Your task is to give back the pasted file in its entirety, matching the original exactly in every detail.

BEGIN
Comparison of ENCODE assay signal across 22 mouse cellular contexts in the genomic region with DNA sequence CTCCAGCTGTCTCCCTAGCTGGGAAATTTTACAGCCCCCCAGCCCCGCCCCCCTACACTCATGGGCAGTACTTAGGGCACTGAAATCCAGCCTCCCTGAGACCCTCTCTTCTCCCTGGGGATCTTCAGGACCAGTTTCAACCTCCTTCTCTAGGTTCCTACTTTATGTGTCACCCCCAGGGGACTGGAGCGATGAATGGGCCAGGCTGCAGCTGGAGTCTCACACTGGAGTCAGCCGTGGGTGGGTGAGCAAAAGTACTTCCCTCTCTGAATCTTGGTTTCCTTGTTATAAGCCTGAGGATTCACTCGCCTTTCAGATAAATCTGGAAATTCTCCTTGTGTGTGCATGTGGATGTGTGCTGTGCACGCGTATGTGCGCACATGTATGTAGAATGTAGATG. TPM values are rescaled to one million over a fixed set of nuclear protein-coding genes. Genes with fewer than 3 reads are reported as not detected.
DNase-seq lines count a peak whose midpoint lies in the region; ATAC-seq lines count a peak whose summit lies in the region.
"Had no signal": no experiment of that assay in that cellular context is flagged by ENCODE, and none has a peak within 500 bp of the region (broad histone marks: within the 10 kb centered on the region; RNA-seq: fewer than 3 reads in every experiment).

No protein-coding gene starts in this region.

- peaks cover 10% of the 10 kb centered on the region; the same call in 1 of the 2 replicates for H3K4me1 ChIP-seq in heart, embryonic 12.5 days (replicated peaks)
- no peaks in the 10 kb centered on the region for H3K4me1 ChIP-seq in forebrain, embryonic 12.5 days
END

Comparison of ENCODE assay signal across 22 mouse cellular contexts in the genomic region with DNA sequence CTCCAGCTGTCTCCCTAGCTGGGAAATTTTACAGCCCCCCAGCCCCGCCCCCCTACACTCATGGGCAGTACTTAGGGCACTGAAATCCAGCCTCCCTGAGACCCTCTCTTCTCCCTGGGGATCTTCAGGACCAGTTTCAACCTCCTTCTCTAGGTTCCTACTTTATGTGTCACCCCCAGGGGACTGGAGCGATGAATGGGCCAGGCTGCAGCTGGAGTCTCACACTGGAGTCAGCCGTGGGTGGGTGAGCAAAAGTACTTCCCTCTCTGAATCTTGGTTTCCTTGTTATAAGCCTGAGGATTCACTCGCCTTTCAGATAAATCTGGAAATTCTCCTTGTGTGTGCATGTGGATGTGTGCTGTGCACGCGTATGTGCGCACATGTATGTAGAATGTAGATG. TPM values are rescaled to one million over a fixed set of nuclear protein-coding genes. Genes with fewer than 3 reads are reported as not detected.
DNase-seq lines count a peak whose midpoint lies in the region; ATAC-seq lines count a peak whose summit lies in the region.
"Had no signal": no experiment of that assay in that cellular context is flagged by ENCODE, and none has a peak within 500 bp of the region (broad histone marks: within the 10 kb centered on the region; RNA-seq: fewer than 3 reads in every experiment).

No protein-coding gene starts in this region.

- peaks cover 10% of the 10 kb centered on the region; the same call in 1 of the 2 replicates for H3K4me1 ChIP-seq in heart, embryonic 12.5 days (replicated peaks)
- no peaks in the 10 kb centered on the region for H3K4me1 ChIP-seq in forebrain, embryonic 12.5 days